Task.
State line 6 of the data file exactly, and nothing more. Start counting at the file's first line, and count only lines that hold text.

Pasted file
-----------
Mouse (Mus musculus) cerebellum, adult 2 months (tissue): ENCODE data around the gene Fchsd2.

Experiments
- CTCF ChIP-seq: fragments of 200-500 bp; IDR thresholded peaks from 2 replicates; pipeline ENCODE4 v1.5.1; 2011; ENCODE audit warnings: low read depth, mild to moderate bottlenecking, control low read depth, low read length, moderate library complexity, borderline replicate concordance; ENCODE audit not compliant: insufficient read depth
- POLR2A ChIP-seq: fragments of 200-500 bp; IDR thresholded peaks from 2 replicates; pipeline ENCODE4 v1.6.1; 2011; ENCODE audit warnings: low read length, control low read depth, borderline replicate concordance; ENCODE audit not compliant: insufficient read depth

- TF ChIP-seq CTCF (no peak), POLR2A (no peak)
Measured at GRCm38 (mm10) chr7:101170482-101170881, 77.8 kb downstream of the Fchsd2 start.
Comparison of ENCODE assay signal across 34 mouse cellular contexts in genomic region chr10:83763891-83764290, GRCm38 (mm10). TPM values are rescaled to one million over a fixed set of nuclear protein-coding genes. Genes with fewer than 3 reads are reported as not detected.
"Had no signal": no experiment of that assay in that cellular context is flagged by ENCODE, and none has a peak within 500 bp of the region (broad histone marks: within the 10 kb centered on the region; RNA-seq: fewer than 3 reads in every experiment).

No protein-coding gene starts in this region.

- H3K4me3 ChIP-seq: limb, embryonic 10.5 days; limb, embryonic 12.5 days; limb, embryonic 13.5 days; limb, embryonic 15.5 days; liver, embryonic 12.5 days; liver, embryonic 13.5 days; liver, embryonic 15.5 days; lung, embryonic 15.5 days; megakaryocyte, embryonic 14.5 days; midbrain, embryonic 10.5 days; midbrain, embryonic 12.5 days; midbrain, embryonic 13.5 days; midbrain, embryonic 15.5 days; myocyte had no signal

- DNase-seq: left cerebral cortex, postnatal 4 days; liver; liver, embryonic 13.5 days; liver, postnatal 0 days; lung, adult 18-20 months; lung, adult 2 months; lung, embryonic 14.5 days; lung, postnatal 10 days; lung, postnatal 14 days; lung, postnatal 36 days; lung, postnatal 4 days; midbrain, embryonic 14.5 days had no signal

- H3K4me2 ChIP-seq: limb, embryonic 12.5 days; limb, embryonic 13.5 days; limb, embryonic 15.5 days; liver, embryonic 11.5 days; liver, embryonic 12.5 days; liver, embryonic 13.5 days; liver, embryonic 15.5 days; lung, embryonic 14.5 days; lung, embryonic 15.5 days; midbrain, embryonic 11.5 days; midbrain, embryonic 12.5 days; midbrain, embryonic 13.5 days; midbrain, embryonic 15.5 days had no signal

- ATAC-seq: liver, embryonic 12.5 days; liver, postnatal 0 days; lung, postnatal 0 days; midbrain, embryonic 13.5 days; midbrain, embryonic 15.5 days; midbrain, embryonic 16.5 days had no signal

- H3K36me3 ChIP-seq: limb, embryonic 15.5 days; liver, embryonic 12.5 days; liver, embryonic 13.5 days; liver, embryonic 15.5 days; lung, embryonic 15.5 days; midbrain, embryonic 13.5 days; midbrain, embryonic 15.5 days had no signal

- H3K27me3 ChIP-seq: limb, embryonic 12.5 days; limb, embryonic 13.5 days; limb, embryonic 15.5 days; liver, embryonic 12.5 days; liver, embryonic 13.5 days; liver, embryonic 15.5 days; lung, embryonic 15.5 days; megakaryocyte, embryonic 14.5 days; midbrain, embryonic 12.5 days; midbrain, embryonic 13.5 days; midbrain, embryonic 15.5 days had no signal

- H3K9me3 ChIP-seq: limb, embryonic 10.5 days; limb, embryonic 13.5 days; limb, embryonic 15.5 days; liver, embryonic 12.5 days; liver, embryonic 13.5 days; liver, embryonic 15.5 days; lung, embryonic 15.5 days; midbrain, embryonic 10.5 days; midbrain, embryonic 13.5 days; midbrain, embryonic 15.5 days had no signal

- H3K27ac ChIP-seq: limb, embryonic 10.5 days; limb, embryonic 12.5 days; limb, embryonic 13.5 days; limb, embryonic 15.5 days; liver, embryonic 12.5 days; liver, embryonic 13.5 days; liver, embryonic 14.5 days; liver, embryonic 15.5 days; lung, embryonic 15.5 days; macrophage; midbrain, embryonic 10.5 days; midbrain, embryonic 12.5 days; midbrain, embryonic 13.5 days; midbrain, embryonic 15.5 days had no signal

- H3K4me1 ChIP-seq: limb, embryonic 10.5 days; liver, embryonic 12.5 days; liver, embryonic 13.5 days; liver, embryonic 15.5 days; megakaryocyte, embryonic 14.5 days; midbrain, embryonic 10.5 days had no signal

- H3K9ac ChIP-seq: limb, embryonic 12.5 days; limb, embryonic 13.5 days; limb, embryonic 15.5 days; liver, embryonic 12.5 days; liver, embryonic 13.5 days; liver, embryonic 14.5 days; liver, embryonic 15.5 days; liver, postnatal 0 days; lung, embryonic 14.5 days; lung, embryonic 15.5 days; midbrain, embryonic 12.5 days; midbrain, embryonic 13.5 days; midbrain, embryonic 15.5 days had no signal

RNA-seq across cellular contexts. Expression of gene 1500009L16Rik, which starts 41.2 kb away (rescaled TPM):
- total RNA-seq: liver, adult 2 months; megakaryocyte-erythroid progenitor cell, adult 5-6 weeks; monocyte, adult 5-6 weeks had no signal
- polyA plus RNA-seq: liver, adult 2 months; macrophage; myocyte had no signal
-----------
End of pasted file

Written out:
Measured at GRCm38 (mm10) chr7:101170482-101170881, 77.8 kb downstream of the Fchsd2 start.